The potential new initiative is part of Birmingham’s bid for a ‘clean air zone’ and has been called radical by some
Not allowing cars to drive through Birmingham’s city centre road tunnels is just one of the new possibilities being discussed by transport bosses. The plan of action is being drawn up by council chiefs could change the layout of the city centre and prevent access for motorists forever.
However, the ideas received a mix response from officials. They would also require around £1 billion worth of investment in public transport to still allow people to take trips to and move around the city centre with ease.
Birmingham has already been given its last warning to clean up its air zone by next year. The city has approved procedures to initiate a clean air zone in its town centre, which includes plans to tax private hire and high-emission vehicles. However, the strategy has been delayed by the government.
Birmingham City Council’s head of transport strategy Mel Jones stated that the region’s sustainability scrutiny committee was working hard to transform the area. The planning comes as part of one of four “big moves” to split the city centre into a series of “cells”, which cars could only access from the ring road. Hence, motorists would not be able to drive into the city centre at all.
Birmingham’s Conservative leaders have criticised Labour leadership for seeking out such transportation changes. Councillor Rob Alden accused the rival party of initiating an “ongoing war on motorists.” Labour has also been called out for allegedly “keeping the plans secret”, and Tory party members have demanded them to be released to the public immediately.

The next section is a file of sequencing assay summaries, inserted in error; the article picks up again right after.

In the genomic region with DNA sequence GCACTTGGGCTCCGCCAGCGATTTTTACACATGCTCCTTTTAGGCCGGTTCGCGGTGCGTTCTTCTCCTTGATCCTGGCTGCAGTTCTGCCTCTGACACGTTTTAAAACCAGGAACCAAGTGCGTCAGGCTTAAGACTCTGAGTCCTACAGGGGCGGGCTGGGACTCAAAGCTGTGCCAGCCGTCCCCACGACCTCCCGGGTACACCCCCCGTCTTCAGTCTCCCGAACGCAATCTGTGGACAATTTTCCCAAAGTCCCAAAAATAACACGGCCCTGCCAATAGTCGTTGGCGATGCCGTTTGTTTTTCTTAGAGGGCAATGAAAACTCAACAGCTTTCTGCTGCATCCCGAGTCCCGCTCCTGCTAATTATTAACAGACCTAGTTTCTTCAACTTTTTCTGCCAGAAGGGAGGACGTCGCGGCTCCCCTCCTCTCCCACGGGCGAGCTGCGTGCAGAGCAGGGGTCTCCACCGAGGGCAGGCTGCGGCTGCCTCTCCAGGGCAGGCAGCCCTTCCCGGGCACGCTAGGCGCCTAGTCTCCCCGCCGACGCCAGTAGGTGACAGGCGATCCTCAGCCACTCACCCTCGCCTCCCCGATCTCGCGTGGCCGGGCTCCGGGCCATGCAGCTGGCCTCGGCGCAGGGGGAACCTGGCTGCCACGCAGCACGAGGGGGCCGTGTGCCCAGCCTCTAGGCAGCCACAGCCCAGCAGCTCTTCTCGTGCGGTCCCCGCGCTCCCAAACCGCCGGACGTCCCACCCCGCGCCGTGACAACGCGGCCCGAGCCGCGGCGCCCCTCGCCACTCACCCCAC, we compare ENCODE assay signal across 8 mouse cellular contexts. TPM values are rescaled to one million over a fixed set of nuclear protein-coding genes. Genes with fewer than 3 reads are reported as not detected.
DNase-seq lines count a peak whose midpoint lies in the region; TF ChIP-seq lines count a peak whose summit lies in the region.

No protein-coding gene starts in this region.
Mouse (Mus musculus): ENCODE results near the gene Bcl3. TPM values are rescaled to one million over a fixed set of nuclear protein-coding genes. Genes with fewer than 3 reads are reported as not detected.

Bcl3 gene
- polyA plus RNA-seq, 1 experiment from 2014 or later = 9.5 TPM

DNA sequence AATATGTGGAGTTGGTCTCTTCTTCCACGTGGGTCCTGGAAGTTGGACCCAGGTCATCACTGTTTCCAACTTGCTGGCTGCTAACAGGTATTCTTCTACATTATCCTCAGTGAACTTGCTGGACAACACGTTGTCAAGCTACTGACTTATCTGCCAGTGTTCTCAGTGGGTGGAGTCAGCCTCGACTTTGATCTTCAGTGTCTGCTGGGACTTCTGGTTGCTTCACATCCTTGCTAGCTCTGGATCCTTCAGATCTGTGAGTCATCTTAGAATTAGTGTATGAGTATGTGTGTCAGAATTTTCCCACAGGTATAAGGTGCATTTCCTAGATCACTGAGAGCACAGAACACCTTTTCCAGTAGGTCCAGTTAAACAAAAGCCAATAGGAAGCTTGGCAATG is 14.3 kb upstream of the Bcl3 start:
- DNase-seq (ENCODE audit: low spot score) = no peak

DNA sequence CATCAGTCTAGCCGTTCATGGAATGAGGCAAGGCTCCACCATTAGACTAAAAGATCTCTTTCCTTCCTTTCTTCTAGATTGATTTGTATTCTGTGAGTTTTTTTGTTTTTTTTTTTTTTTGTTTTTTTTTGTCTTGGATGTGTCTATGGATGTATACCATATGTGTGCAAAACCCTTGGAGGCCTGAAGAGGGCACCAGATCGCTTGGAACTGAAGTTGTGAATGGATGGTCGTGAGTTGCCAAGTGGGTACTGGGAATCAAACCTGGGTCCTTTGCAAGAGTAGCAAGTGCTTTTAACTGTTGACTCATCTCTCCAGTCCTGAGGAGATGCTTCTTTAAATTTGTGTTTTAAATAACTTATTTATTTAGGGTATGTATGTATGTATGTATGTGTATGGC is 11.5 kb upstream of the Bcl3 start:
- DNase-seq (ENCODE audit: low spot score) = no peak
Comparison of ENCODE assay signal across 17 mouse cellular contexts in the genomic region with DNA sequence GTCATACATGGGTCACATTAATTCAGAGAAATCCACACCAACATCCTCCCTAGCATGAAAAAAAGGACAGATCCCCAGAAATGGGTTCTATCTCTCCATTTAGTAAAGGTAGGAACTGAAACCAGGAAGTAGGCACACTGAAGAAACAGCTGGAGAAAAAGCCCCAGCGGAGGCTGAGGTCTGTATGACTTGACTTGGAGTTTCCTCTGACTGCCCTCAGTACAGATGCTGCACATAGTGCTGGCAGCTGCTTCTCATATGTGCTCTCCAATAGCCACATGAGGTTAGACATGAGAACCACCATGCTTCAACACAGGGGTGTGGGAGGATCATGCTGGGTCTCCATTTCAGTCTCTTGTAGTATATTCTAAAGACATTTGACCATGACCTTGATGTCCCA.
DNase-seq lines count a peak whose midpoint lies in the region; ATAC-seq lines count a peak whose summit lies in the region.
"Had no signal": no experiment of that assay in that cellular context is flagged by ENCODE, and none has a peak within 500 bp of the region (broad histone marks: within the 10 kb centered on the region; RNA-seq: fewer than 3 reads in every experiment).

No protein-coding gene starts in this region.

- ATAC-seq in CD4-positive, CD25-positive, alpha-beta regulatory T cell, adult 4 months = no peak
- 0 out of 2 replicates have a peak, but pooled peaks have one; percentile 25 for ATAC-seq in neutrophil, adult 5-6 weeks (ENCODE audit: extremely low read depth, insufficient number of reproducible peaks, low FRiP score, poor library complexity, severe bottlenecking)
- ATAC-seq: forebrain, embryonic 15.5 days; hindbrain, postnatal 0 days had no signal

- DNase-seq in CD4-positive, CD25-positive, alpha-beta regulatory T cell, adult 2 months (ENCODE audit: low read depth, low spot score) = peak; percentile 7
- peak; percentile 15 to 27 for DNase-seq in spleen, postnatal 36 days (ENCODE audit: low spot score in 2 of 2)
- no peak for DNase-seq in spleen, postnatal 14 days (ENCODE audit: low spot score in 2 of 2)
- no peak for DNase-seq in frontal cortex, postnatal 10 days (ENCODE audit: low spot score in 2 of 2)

However, a council spokesman said that keeping the transport tactics a secret was never an intention. They are not ready for the public yet, and are being discussed at council meetings, but will be published when available.
Assistant director of transport and creativity, Phil Edwards, said that instead of concrete filling the city centre’s tunnels like the Queensway, they could instead remain accessible for buses, trams, cyclists and pedestrians.
A spokesman said the following: “This plan will set out the council’s long term vision for the future of transport in our city, focusing on the movement of people rather than vehicles.
“This means prioritising public transport, walking and cycling provision, offering those who live and work in the city more sustainable travel options and reducing over-reliance on private car use.”
By Manisha Bhanot